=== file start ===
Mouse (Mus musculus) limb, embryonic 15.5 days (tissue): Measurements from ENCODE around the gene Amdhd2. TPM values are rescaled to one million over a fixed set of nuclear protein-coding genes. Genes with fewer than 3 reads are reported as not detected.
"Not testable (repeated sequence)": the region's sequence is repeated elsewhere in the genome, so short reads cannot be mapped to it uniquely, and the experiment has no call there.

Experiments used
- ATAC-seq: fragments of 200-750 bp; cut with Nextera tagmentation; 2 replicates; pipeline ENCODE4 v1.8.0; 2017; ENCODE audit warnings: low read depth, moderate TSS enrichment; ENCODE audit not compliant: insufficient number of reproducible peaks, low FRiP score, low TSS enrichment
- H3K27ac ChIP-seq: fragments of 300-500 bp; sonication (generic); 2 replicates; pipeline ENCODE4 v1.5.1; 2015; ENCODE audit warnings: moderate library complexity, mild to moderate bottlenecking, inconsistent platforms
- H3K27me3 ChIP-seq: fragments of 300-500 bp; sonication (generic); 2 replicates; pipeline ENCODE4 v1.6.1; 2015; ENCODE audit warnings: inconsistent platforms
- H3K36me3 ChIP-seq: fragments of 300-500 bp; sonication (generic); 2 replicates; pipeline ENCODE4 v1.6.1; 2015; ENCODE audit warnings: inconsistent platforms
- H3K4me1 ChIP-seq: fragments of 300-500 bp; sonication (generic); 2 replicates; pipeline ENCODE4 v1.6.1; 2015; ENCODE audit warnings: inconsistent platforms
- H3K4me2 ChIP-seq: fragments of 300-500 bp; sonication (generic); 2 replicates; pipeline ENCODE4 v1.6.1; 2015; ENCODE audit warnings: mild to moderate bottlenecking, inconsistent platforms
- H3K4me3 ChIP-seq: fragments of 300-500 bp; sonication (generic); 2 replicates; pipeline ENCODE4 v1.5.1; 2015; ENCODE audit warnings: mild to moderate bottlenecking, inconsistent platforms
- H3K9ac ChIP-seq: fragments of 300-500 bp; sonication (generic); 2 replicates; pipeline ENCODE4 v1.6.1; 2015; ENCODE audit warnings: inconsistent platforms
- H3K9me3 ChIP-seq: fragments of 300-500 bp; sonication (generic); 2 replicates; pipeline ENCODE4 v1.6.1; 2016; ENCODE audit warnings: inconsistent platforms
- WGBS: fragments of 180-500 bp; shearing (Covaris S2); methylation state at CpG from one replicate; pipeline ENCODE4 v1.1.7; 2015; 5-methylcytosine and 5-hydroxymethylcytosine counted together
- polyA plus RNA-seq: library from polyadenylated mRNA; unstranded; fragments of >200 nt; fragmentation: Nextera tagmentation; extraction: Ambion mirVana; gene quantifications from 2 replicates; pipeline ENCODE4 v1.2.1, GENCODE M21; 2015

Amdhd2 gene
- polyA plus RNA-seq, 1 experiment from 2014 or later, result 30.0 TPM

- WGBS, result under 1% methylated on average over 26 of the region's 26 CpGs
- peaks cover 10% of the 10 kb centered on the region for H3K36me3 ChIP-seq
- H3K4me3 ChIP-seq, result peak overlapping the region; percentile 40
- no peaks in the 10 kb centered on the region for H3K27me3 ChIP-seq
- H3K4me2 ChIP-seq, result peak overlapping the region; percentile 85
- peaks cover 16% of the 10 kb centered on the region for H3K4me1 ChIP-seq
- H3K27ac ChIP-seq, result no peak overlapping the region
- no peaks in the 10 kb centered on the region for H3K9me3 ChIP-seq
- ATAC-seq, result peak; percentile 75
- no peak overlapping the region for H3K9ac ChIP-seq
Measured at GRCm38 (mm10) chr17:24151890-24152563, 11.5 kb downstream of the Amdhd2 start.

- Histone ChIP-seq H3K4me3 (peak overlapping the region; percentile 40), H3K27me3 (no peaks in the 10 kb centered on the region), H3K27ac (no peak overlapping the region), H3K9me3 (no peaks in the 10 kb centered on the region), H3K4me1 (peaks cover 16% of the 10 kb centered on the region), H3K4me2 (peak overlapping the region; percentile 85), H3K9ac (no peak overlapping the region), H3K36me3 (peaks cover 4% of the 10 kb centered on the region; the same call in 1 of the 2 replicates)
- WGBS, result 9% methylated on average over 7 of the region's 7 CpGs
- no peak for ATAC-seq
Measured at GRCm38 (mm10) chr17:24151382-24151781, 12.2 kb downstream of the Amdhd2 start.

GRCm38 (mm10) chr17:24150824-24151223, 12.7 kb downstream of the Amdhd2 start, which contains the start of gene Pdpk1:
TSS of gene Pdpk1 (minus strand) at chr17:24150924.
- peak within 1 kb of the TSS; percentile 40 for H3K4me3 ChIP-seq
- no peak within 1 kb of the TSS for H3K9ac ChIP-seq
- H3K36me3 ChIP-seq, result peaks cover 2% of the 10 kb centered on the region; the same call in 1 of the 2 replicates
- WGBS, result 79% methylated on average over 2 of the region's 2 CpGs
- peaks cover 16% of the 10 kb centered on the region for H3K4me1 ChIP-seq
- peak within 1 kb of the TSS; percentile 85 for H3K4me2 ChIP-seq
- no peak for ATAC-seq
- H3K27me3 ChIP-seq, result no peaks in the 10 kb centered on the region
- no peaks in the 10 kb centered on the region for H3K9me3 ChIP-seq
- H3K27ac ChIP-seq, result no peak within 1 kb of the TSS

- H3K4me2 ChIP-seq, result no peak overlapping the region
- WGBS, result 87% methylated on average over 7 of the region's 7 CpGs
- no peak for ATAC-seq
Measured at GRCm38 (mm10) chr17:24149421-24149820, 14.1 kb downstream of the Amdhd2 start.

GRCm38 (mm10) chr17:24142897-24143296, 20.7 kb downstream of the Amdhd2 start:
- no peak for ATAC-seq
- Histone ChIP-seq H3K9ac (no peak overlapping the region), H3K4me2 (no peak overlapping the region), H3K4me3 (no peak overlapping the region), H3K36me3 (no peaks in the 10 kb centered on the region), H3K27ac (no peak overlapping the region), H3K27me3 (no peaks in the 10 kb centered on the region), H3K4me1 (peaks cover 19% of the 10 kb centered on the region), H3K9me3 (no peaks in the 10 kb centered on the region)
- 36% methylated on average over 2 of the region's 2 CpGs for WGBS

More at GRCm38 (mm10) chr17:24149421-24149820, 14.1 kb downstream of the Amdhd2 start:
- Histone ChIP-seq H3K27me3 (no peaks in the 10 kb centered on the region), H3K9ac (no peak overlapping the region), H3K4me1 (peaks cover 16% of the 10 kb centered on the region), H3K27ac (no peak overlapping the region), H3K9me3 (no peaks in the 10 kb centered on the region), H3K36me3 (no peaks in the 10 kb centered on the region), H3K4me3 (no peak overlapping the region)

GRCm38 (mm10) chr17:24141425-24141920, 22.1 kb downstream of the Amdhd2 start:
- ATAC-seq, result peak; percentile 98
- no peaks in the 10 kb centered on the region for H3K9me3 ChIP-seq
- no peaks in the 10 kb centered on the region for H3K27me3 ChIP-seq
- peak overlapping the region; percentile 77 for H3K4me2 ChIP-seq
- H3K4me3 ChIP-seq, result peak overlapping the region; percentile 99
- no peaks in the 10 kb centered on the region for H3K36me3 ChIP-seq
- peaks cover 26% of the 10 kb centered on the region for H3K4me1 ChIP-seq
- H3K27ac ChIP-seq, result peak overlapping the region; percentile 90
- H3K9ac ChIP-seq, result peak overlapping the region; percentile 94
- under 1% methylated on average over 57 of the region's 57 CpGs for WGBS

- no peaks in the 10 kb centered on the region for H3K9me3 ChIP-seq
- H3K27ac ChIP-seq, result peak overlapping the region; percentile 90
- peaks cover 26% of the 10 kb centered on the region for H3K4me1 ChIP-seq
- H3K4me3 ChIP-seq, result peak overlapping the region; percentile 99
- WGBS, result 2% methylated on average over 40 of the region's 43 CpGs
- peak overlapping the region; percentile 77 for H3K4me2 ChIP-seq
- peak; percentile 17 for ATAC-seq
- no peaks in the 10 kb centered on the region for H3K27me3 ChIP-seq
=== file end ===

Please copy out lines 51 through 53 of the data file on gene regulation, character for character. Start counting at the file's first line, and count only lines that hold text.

- 36% methylated on average over 2 of the region's 2 CpGs for WGBS

More at GRCm38 (mm10) chr17:24149421-24149820, 14.1 kb downstream of the Amdhd2 start:
- Histone ChIP-seq H3K27me3 (no peaks in the 10 kb centered on the region), H3K9ac (no peak overlapping the region), H3K4me1 (peaks cover 16% of the 10 kb centered on the region), H3K27ac (no peak overlapping the region), H3K9me3 (no peaks in the 10 kb centered on the region), H3K36me3 (no peaks in the 10 kb centered on the region), H3K4me3 (no peak overlapping the region)